# Field of fractions

"Quotient field" redirects here. It should not be confused with a quotient ring.

In abstract algebra, the field of fractions of an integral domain is the smallest field in which it can be embedded. The elements of the field of fractions of the integral domain ${\displaystyle R}$ are equivalence classes (see the construction below) written as ${\displaystyle {\frac {a}{b}}}$ with ${\displaystyle a}$ and ${\displaystyle b}$ in ${\displaystyle R}$ and ${\displaystyle b\neq 0}$. The field of fractions of ${\displaystyle R}$ is sometimes denoted by ${\displaystyle \mathrm {Quot} (R)}$ or ${\displaystyle \mathrm {Frac} (R)}$.

Mathematicians refer to this construction as the field of fractions, fraction field, field of quotients, or quotient field. All four are in common usage. The expression "quotient field" may sometimes run the risk of confusion with the quotient of a ring by an ideal, which is a quite different concept.

## Construction

Let ${\displaystyle R}$ be any integral domain. For ${\displaystyle n,d\in R}$ with ${\displaystyle d\neq 0}$, the fraction ${\displaystyle {\frac {n}{d}}}$ denotes the equivalence class of pairs ${\displaystyle (n,d)}$, where ${\displaystyle (n,d)}$ is equivalent to ${\displaystyle (m,b)}$ if and only if ${\displaystyle nb=md}$. (The definition of equivalence is modelled on the property of rational numbers that ${\displaystyle {\frac {n}{d}}={\frac {m}{b}}}$ if and only if ${\displaystyle nb=md}$.) The field of fractions ${\displaystyle \mathrm {Quot} (R)}$ is defined as the set of all such fractions ${\displaystyle {\frac {n}{d}}}$. The sum of ${\displaystyle {\frac {n}{d}}}$ and ${\displaystyle {\frac {m}{b}}}$ is defined as ${\displaystyle {\frac {nb+md}{db}}}$, and the product of ${\displaystyle {\frac {n}{d}}}$ and ${\displaystyle {\frac {m}{b}}}$ is defined as ${\displaystyle {\frac {nm}{db}}}$ (one checks that these are well defined).

The embedding of ${\displaystyle R}$ in ${\displaystyle \mathrm {Quot} (R)}$ maps each ${\displaystyle n}$ in ${\displaystyle R}$ to the fraction ${\displaystyle {\frac {en}{e}}}$ for any nonzero ${\displaystyle e\in R}$ (the equivalence class is independent of the choice ${\displaystyle e}$). This is modelled on the identity ${\displaystyle {\frac {n}{1}}=n}$. If additionally, ${\displaystyle R}$ contains a multiplicative identity (that is, ${\displaystyle R}$ is an integral domain), then ${\displaystyle {\frac {en}{e}}={\frac {n}{1}}}$.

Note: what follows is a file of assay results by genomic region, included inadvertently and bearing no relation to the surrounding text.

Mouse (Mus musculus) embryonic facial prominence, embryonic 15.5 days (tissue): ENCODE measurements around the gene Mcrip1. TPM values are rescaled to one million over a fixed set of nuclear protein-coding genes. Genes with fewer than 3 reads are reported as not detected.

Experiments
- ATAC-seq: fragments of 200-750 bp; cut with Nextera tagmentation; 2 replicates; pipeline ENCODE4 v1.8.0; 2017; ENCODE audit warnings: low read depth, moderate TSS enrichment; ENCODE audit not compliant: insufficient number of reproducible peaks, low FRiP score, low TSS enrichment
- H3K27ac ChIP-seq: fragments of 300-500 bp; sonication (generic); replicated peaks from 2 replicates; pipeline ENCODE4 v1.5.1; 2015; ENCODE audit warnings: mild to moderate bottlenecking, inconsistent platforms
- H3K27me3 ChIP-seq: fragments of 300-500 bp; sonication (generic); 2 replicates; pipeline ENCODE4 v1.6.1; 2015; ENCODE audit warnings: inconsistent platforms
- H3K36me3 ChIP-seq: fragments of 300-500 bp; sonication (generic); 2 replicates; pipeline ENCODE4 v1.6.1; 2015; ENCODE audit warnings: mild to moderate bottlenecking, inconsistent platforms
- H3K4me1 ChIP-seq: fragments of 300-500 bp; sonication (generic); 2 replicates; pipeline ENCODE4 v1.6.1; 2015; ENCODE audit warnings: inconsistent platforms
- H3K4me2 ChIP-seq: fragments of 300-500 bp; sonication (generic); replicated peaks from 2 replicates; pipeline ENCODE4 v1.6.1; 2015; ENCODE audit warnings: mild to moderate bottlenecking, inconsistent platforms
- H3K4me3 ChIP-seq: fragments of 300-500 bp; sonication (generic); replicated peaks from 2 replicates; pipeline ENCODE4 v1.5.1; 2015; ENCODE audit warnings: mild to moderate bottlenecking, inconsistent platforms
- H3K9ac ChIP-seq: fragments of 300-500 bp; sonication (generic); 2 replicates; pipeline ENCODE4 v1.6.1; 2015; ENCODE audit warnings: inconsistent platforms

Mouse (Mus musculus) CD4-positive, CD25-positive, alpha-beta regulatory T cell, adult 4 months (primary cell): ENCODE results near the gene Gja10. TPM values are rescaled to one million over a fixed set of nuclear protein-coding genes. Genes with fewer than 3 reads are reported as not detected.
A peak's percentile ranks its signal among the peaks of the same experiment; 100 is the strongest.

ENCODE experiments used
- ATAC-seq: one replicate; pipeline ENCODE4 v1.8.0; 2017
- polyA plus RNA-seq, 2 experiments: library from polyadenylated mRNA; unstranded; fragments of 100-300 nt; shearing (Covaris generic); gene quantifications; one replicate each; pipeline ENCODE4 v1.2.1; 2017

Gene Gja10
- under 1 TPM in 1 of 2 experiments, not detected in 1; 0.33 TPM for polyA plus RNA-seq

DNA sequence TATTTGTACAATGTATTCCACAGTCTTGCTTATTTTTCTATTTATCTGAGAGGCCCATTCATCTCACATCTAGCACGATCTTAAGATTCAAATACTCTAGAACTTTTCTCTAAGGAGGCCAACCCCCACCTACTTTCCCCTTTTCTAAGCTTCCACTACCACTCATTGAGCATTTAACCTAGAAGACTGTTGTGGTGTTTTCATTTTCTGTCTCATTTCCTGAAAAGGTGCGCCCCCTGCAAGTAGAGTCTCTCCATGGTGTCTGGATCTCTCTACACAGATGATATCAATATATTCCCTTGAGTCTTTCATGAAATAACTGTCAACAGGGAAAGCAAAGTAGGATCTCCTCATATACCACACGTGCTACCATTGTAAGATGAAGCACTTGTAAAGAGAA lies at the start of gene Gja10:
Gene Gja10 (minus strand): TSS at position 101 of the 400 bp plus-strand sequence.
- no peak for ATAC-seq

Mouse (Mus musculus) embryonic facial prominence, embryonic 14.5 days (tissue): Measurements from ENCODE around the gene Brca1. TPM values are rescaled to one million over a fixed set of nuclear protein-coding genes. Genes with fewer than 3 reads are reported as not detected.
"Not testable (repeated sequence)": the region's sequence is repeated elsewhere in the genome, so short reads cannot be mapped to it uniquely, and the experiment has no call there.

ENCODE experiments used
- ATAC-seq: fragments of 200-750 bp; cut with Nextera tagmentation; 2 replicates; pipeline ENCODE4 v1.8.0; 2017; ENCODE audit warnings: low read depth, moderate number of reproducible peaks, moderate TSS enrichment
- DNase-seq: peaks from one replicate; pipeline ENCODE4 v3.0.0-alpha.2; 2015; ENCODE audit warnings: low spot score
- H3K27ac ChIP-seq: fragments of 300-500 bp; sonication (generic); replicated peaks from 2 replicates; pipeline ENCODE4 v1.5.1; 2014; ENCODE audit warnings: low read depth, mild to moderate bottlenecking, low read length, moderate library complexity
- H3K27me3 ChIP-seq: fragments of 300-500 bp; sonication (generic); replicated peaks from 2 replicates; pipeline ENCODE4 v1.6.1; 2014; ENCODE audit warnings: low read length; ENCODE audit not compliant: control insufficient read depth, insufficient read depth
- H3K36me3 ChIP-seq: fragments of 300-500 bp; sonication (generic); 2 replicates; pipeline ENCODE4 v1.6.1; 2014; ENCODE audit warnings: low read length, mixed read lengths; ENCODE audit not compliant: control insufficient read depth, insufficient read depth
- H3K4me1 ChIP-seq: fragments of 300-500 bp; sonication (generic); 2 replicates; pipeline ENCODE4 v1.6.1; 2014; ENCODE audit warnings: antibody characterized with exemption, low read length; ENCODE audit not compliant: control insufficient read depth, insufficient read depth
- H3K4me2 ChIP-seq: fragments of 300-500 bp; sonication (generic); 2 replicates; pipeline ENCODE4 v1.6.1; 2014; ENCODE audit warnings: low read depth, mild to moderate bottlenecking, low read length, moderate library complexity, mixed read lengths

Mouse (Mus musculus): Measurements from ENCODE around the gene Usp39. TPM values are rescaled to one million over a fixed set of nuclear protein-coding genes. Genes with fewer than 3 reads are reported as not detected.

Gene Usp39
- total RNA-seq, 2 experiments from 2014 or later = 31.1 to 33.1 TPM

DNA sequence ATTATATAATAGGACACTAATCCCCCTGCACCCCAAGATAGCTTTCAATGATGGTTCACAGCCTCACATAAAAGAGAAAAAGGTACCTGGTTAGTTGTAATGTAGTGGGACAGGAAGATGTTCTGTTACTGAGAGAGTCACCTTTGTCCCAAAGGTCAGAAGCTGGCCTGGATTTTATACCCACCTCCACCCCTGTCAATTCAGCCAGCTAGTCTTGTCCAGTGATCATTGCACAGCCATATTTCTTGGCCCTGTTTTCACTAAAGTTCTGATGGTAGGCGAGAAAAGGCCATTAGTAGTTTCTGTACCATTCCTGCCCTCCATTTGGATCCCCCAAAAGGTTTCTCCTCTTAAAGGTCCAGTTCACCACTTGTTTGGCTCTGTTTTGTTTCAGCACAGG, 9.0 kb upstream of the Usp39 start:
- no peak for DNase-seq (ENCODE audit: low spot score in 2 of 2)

The field of fractions of ${\displaystyle R}$ is characterised by the following universal property: if ${\displaystyle h:R\rightarrow F}$ is an injective ring homomorphism from ${\displaystyle R}$ into a field ${\displaystyle F}$, then there exists a unique ring homomorphism ${\displaystyle g:\mathrm {Quot} (R)\rightarrow F}$ which extends ${\displaystyle h}$.

There is a categorical interpretation of this construction. Let ${\displaystyle C}$ be the category of integral domains and injective ring maps. The functor from ${\displaystyle C}$ to the category of fields which takes every integral domain to its fraction field and every homomorphism to the induced map on fields (which exists by the universal property) is the left adjoint of the forgetful functor from the category of fields to ${\displaystyle C}$.

A multiplicative identity is not required for the role of the integral domain; this construction can be applied to any nonzero commutative rng with no nonzero zero divisors.[4]

## Generalisation

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